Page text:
How High-Loft Textile Thermal Insulation Properties Depend on Compressibility

Open access


This paper investigates the performance of high-loft thermal insulations in terms of their compression properties, recovery behavior and thermal resistance. The aforementioned properties belong to the basic producer requirements for winter functional sportswear, sleeping bags or blankets. Majority of thermal insulation producers declare high quality of their products claiming durability and insulation within beginning of their application. But, it is important to uncover how dynamic compressive loading (which simulates real condition of using) influences heat transport of tested filling for the whole lifetime period. Therefore, two groups of top synthetic thermal insulation materials were tested before and after compression loading. Subsequently, relaxation behavior of samples was determined by thickness recovery after the compression test. Furthermore, thermal resistance was measured before and after the compression test to find out the change in thermal effectivity of samples. In summary, these results have not met expectations and show a rather poor correlation between the rate of compression after dynamic loading and the drop of thermal resistance of tested fillings.

[1] Scott, R. A. (2005). Textiles for protection, Woodhead Publishing, 784, ISBN: 9781855739215.

[2] Havenith, G., (2002). Moisture accumulation in sleeping bags at sub-zero temperature; effect of semipermeable and impermeable covers, Textile Research Journal, 72(4), 281-284.

[3] Havenith, G., Nilsson, H. (2004). Correction of clothing insulation for movement and wind effect, a meta-analysis, European Journal of Applied Physiology and Occupational Physiology, 92(6), 636-640.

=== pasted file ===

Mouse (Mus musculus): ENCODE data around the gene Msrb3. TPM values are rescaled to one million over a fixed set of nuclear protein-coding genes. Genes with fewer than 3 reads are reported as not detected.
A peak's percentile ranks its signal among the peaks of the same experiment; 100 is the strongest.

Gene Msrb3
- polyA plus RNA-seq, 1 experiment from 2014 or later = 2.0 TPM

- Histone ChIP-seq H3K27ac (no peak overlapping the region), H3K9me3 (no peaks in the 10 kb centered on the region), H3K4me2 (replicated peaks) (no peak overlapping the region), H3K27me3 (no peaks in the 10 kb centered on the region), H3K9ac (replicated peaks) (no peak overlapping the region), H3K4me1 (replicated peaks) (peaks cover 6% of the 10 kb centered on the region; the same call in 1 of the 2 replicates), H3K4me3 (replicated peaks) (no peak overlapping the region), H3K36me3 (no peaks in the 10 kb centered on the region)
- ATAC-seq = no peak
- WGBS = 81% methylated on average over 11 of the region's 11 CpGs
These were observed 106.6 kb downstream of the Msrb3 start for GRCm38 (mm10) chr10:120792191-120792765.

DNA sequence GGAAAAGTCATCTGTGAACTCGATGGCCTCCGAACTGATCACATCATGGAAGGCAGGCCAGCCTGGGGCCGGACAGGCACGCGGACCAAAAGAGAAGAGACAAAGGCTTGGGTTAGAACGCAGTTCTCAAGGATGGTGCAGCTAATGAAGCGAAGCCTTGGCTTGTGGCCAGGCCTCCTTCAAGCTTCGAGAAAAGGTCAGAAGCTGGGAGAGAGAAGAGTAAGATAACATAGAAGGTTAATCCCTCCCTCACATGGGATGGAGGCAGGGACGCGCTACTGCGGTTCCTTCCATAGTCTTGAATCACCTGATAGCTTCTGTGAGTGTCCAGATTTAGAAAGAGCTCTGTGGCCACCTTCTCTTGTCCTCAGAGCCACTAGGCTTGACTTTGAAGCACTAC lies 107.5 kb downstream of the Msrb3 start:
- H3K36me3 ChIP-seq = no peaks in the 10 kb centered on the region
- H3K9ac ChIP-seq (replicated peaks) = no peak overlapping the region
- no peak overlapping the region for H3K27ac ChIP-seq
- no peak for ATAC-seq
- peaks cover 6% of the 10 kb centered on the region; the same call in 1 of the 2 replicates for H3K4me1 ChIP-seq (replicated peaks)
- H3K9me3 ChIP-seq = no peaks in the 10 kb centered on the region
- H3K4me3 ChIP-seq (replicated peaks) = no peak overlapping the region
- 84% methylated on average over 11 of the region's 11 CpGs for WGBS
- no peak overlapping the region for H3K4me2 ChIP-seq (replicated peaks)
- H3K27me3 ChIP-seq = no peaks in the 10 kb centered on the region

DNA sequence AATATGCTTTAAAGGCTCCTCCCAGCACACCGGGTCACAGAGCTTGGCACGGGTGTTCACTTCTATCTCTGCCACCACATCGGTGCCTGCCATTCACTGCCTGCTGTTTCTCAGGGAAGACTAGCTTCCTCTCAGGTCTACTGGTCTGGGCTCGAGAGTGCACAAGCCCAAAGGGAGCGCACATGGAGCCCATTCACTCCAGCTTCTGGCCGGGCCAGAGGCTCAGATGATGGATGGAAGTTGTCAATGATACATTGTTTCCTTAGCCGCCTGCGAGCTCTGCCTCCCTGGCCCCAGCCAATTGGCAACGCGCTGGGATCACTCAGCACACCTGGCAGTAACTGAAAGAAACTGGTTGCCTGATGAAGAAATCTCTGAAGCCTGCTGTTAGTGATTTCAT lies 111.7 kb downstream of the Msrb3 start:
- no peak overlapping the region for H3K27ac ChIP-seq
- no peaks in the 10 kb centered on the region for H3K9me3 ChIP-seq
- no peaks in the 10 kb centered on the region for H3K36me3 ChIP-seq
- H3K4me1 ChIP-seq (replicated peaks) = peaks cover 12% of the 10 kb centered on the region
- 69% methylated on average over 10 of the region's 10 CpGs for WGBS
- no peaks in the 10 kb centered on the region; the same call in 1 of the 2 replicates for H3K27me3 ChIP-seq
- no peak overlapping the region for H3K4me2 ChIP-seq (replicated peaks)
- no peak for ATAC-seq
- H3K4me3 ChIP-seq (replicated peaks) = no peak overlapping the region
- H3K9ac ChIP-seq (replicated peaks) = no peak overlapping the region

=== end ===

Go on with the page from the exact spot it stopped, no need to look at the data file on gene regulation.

[4] Havelka, A., et al. (2016). Possibilities of testing and evaluation of functional membrane textiles, Vlakna a Textil, 23(4), 42-46.

[5] Williams, J. T. (2009). Textiles for cold weather apparel, Woodhead Publishing, 432, ISBN: 9781845694111.

[6] Gao, J., Yu, W., Pan, N. (2007). Structures and properties of the Goose Down as a material for Thermal Insulation, Textile Research Journal, 77(8), 617-626.

[7] Zhu, G., Kremenakova, D., Wang, Y., Militky, J. (2015). Study on thermal property of highly porous nonwoven fabrics, Industria Textila, 66(2), 74-79.

[8] Gao, J., Pan, N., Yu, W. (2010). Compression behaviour evaluation of single down fibre and down fibre assemblies. The Journal of The Textile Institute, 101(3), 253-260.

[9] Debnath, S., Madhusoothanan, M. (2010). Thermal insulation, compression and air permeability of polyester needle-punched nonwoven. Indian Journal of Fibre Textile Research, 35, 38-44.

[10] Havelka, A., Glombikova, V., Kus, Z., Chotebor, M. (2015). The thermal insulation properties of high tech sportswear fillings. International Journal of Clothing Science and Technology, 27(4) 549-560.

[11] Glombikova, V. (2013). Apparatus for measuring compressibility of volume textile structures, National utility model No. 25543 (Czech Republic), 26.06.2013.

[12] Havelka, A., Kus, Z. (2015). Device for fatigue testing of textiles and multilayer textile composites, National utility model, No: 28065, 22.04.2015

[13] Cooper, T. (1979). Textiles as protection against extreme winter weather, Textiles, 8(3), Shirley institute, Manchester, 72-83

[14] Kolinova, M., Syrovatkova, M., Komarkova, P, Tresnak, R. (2017). The thermal and porous properties of protective rubber boots. Vlakna A Textil. 24(4), 15–21.

Autex Research Journal

The Journal of Association of Universities for Textiles (AUTEX)

Journal Information

IMPACT FACTOR 2018: 0.927
5-year IMPACT FACTOR: 1,016

CiteScore 2018: 1.21

SCImago Journal Rank (SJR) 2018: 0.395
Source Normalized Impact per Paper (SNIP) 2018: 1.044


All Time Past Year Past 30 Days
Abstract Views 0 0 0
Full Text Views 13 13 13
PDF Downloads 7 7 7